The LLC form of business, like the corporation, protects the owners of the business from personal liability for the debts of the business. For example, if the LLC enters into a contract with a third party and breaches it, the LLC is liable for that, but the LLC members are not unless they personally guaranteed the contract, which is something that lenders and astute business people often insist upon. The LLC member is always responsible for his own debts and wrongs, including liability for the negligent acts he performs for the business (and for which the LLC might also be liable). There is also the possibility of “piercing the corporate veil” (google it) which is an even bigger risk for single member LLCs.
The LLC form of business does not protect the LLC from being sued. What it does, when the LLC is operated properly, is prevent the owners from being liable for the LLCs debts simply because they are owners. Owners of sole proprietorship and general partnership businesses are personally liable for all debts of the business just because they own the business. Owners of LLCs, LLPs, and corporations are not liable just because they own the business.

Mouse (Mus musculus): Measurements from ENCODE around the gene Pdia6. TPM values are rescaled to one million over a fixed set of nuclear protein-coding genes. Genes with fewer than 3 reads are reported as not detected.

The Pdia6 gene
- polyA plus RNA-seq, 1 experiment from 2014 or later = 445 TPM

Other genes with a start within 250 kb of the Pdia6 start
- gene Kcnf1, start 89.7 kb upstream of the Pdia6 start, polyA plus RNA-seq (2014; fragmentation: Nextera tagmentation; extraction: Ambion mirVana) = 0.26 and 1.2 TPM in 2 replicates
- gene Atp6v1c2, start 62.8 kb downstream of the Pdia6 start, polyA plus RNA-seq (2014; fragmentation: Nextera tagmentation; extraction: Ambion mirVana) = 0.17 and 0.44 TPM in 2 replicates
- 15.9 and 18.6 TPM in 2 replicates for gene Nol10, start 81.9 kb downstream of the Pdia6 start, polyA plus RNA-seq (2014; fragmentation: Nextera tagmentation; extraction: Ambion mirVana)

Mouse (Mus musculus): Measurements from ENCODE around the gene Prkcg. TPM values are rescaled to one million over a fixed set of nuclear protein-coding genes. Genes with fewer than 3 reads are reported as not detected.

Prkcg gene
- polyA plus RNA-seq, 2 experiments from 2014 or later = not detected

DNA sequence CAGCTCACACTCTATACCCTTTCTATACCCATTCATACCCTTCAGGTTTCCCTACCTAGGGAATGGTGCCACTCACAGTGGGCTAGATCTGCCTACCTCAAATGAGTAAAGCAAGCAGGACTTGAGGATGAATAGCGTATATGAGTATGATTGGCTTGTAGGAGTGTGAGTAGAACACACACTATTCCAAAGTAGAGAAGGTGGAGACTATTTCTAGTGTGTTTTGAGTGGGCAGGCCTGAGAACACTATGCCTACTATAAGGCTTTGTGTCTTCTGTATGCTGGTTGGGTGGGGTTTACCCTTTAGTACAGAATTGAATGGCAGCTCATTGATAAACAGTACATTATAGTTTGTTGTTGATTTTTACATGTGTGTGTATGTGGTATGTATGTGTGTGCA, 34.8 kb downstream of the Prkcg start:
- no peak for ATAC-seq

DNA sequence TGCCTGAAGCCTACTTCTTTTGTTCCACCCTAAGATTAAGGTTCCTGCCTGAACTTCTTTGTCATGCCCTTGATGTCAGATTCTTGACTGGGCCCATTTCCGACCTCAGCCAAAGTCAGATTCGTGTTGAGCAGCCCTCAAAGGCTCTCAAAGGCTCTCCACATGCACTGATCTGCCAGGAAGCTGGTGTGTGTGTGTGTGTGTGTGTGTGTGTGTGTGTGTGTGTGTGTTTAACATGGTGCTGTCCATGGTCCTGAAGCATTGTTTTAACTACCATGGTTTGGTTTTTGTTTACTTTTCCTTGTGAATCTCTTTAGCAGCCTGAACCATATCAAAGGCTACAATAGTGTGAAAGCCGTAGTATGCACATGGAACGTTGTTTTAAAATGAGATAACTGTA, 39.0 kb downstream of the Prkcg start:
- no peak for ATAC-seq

But the LLC does not protect owners of the business from everything. For example, an owner of a LLC will be personally liable for any loans/credit of the LLC that the owner personally guarantees. Most lenders/businesses that extend credit to small business will routinely demand those personal guarantees. You are also always liable for your negligence. So if you are negligent while doing work for the LLC and someone is injured, both you and the LLC are liable for that. You protect against that possibility with a good insurance policy. Also, the law makes owners of businesses personally liable for a few specific obligations of the LLC, like certain tax obligations for example. So where does the LLC protect you? You will not be personally liable for contracts that the LLC enters into that you do not personally guarantee. You will also not be personally liable for the debt that arises from the negligence of other employees/owners of the LLC. Again, this assumes you run the LLC properly so that a creditor cannot successfully pierce the corporate veil to go after you personally.